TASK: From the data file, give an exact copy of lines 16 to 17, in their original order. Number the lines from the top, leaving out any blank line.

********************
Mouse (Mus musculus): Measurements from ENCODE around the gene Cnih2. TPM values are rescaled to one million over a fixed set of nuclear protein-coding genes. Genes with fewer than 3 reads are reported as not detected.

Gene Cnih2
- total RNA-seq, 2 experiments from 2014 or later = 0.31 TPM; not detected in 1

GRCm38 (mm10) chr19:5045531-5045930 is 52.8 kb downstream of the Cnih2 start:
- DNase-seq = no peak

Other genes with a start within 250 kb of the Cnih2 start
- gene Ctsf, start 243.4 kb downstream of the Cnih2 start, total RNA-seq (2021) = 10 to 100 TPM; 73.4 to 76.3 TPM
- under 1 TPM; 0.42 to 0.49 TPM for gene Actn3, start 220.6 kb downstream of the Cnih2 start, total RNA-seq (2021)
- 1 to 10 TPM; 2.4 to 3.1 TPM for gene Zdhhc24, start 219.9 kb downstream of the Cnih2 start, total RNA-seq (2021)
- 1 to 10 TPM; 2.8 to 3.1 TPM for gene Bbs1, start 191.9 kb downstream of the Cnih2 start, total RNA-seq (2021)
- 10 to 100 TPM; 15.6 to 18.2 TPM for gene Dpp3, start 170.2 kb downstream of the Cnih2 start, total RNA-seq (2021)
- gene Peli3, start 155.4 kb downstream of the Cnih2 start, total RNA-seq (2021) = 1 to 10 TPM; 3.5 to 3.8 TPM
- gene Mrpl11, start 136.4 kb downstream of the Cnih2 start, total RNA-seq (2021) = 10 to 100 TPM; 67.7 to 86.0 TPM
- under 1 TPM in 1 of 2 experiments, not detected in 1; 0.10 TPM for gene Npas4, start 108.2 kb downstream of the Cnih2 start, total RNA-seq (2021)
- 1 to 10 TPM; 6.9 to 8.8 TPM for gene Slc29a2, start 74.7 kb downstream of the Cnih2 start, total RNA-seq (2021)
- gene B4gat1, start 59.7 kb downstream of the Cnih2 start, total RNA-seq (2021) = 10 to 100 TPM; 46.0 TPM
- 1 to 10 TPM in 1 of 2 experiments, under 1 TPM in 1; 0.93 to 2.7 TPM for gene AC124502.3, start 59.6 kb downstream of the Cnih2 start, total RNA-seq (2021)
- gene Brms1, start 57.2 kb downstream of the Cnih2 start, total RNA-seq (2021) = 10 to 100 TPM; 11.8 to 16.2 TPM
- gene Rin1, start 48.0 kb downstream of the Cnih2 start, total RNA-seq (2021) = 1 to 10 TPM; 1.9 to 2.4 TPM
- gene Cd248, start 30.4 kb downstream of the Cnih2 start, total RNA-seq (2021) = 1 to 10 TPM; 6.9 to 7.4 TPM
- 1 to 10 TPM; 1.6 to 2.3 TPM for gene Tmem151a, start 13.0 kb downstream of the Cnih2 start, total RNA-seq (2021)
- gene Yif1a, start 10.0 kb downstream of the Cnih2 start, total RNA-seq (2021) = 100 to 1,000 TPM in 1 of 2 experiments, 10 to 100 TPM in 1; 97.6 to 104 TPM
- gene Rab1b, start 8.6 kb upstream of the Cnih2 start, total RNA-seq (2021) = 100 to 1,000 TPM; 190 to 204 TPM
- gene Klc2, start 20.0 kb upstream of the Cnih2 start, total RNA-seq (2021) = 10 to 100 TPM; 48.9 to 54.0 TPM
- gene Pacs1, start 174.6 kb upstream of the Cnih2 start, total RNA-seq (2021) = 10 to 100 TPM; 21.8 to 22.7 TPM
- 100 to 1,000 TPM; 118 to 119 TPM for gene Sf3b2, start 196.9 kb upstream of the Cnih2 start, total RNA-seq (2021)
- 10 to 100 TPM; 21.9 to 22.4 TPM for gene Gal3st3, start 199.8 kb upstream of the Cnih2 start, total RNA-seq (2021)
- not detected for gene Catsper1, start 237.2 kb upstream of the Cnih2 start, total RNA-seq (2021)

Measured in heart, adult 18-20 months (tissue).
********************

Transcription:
- gene B4gat1, start 59.7 kb downstream of the Cnih2 start, total RNA-seq (2021) = 10 to 100 TPM; 46.0 TPM
- 1 to 10 TPM in 1 of 2 experiments, under 1 TPM in 1; 0.93 to 2.7 TPM for gene AC124502.3, start 59.6 kb downstream of the Cnih2 start, total RNA-seq (2021)